The opinion of the court was delivered by: HART
In 1992, the parties in this case entered into a consent decree (the "Decree") that was approved by the court. Approximately three years after the decree was entered, the government moved for enforcement of two provisions contained in the Decree. Defendants answered that motion and also filed a surreply to the government's reply. From an initial examination of those briefs, it appeared there were material disputed facts that would require a hearing and the parties were ordered to filed a stipulation of uncontested facts, a statement of contested facts, and proposed findings of fact and conclusions of law. The government did not file a statement of contested facts and represented at a status hearing that it did not believe any further hearing was required because any contested facts were immaterial to the issues before the court. No party objected to the court's statement that it would examine the briefs on the motion and the additional filings to determine what issues, if any, required a hearing on contested facts. No party complained that it had not had an opportunity to place all possible issues and arguments before the court.
Following examination of the parties' filings, it was held that no material factual dispute existed and that the government was entitled to penalties on only one of the two grounds it raised. See United States v. Krilich, 948 F. Supp. 719, 1996 U.S. Dist. LEXIS 7693, 1996 WL 308289 (N.D. Ill. June 4, 1996
) ("Krilich I"). Defendants timely moved for reconsideration of the holding that the government was entitled to penalties totaling $ 1,307,500 for a 523-day delay in meeting deadlines set forth in § 30 of the Decree. See Krilich I at *6-9. Familiarity with Krilich I is presumed.
At various points before the government returned to court to seek enforcement of the Decree's penalty provisions, the parties sought to reach a compromise on defendants' violations of the Decree. As part of a proposed settlement, the government had been willing to accept $ 150,000 in penalties for violation of the deadlines and a new schedule for the revised mitigation plan. However, the parties could not agree on a resolution of the W9 issues (and possibly other issues as well) and no new schedule or penalty amount was ever agreed upon. Defendants contend they could prove that the government would have accepted the $ 150,000 penalty and new schedule if not for its view that W9 was a wetland under the terms of the Decree. Defendants contend a hearing on this factual contention is necessary because, accepting this contention as true, defendants argue that the government should be forced to accept the $ 150,000/new schedule proposal because Krilich I holds that the government was incorrect as to W9.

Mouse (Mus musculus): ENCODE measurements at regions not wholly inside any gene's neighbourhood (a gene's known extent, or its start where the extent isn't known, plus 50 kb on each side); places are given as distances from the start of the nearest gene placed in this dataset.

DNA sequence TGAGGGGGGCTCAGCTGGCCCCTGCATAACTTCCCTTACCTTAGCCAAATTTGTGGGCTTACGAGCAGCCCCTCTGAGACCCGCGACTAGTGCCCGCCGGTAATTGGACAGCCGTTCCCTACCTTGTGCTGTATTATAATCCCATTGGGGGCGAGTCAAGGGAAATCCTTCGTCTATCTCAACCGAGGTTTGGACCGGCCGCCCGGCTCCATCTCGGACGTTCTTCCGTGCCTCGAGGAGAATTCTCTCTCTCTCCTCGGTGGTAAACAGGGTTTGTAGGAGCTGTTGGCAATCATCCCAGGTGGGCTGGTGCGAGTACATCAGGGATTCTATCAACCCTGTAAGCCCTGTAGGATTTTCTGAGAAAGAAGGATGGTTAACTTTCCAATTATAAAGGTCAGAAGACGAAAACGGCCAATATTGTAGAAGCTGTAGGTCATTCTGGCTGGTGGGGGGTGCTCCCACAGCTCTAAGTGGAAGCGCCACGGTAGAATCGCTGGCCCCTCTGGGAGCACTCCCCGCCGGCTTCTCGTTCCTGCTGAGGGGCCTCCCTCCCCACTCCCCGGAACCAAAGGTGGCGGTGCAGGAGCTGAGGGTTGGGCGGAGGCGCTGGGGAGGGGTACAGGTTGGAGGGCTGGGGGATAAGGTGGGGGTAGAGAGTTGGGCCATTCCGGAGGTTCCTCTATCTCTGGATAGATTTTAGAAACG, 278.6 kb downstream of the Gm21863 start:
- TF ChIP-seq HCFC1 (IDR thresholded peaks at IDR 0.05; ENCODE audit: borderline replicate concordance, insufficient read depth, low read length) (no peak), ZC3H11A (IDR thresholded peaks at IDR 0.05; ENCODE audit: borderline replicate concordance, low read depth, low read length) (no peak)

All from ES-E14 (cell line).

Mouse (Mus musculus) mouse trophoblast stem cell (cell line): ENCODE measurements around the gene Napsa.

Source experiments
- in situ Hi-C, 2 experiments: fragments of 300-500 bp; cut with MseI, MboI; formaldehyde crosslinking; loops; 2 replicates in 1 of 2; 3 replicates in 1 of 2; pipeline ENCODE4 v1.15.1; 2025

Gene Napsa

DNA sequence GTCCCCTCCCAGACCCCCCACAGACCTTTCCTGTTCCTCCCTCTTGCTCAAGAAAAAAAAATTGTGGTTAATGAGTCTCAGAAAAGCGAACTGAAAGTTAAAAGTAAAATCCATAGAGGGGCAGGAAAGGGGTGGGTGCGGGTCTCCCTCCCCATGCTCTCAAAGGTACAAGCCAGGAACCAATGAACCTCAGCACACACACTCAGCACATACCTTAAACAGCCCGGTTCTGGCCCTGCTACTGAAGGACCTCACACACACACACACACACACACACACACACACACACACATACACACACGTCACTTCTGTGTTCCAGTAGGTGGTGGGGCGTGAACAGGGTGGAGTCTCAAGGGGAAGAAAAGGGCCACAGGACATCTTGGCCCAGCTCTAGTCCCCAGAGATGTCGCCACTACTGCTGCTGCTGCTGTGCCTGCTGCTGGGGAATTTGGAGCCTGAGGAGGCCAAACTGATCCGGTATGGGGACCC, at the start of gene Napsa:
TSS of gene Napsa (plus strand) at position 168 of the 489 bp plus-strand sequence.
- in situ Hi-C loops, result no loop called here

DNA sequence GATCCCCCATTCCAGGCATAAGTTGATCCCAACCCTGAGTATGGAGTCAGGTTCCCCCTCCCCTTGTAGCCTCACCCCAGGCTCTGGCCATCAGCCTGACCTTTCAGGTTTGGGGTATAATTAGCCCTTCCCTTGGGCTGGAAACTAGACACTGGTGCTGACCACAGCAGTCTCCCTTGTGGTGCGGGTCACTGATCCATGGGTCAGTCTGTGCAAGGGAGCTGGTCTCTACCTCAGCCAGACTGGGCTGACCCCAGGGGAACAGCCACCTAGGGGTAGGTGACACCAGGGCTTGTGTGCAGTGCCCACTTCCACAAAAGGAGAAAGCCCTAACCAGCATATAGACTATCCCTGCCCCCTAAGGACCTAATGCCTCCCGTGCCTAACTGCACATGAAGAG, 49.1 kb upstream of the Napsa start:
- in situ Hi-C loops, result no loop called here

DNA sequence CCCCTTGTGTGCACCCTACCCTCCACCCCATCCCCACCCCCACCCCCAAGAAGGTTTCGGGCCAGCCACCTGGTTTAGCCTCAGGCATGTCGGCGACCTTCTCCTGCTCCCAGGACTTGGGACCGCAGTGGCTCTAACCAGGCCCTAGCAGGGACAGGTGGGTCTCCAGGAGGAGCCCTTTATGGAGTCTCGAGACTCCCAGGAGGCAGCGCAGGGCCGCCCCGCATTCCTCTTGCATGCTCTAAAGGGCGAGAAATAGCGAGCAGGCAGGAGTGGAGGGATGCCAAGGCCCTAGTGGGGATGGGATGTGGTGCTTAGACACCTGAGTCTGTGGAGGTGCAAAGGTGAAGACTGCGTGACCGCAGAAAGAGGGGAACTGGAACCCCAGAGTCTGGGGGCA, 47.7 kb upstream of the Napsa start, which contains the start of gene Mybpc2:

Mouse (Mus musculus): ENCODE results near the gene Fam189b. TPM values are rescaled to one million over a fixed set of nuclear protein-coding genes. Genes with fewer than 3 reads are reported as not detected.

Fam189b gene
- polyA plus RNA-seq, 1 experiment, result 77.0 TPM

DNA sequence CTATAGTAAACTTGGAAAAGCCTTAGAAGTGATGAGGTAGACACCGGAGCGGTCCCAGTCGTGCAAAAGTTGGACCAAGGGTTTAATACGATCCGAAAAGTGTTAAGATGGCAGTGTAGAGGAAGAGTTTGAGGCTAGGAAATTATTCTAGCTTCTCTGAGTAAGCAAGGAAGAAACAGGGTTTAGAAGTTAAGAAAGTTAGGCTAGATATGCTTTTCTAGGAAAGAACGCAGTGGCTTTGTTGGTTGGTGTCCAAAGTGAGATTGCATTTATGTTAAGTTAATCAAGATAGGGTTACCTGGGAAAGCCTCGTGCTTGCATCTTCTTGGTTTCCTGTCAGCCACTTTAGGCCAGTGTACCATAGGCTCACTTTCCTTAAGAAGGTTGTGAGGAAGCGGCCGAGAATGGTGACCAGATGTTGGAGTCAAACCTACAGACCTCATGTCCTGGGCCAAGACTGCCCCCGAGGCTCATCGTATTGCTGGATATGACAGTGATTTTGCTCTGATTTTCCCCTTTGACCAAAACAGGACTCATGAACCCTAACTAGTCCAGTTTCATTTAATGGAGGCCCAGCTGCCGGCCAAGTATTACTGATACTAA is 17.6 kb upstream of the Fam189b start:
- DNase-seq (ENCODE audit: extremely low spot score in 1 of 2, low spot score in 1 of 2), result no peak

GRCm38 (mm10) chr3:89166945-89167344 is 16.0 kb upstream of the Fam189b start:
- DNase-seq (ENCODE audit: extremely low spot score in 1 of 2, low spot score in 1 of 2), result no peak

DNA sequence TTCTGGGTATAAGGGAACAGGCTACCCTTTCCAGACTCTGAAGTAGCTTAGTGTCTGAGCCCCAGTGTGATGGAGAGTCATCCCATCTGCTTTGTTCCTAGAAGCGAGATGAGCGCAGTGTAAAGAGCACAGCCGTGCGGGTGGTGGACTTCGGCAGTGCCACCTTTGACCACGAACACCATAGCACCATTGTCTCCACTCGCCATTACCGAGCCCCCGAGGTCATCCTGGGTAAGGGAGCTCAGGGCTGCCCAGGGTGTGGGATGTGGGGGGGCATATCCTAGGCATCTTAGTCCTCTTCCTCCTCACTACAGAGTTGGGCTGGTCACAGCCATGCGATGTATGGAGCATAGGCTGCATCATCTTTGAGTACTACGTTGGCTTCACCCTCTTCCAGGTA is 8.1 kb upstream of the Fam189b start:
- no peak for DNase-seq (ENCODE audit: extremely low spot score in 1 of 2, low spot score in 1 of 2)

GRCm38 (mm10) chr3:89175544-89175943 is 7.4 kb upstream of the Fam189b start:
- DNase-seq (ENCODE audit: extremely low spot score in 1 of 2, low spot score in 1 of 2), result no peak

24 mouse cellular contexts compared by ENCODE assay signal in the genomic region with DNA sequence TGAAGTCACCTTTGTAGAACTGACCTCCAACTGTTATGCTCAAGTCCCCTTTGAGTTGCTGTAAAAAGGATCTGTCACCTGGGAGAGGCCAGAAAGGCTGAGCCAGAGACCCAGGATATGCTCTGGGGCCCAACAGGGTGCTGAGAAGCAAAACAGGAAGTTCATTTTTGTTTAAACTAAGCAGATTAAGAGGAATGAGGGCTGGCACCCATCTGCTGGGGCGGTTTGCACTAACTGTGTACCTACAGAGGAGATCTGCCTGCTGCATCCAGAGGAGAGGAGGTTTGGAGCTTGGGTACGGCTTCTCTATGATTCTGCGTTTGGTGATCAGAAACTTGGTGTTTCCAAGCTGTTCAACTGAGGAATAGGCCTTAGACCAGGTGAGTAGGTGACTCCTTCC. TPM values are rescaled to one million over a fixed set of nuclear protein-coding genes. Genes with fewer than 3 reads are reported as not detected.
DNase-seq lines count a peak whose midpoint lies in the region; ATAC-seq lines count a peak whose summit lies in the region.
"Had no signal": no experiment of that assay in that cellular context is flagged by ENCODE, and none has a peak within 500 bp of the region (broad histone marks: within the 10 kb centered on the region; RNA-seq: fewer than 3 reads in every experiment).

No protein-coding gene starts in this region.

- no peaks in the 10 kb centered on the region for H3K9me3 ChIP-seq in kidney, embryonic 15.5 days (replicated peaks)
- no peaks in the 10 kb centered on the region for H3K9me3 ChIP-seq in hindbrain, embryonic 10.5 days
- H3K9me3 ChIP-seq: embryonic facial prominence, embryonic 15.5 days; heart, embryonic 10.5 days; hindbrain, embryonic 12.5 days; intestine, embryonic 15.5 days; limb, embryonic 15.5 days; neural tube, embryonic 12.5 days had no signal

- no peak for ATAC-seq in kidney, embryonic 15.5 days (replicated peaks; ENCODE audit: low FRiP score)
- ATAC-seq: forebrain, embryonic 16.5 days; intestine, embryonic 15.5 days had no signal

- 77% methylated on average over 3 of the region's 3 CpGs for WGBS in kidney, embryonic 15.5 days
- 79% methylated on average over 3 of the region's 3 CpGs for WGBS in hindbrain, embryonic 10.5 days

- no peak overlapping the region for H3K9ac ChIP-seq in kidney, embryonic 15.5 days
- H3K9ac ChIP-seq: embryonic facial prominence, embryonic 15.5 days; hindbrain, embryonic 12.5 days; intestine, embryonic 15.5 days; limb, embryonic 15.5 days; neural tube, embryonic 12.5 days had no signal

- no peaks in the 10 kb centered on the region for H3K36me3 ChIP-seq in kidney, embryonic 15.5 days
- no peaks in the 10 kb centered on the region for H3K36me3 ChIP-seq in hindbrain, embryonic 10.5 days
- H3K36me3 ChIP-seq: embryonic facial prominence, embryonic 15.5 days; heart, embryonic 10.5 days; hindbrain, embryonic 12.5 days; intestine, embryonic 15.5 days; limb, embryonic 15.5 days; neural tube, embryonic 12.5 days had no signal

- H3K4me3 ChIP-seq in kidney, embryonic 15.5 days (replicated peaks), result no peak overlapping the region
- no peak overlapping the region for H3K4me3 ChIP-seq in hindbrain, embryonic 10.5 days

Defendants, of course, cite no legal support for their argument that once one part of a proposed settlement of a legal dispute is ruled upon on the merits, the party that lost the first part on the merits is obliged to accept the other part of the proposal. The parties did not reach an accord on the deadline issue while leaving the W9 issue to be resolved separately; they reached no accord on either issue. There is no basis for requiring the government to accept a prior proposal on the deadline issue because a subsequent ruling on the merits of the W9 issue went against the government. Defendants' motion for reconsideration will be denied.
IT IS THEREFORE ORDERED that defendant's motion to alter or amend judgment [42-1,2] is denied.
UNITED STATES DISTRICT JUDGE